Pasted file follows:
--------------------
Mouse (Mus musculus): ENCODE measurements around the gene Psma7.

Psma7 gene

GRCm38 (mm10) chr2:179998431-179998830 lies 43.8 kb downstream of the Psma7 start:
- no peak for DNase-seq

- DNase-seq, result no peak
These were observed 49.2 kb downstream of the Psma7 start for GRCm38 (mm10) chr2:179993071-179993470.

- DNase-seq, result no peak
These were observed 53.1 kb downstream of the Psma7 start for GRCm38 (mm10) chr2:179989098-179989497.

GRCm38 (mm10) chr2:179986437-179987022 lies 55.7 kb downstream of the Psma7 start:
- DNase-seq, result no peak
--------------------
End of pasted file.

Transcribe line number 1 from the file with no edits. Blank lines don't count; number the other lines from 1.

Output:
Mouse (Mus musculus): ENCODE measurements around the gene Psma7.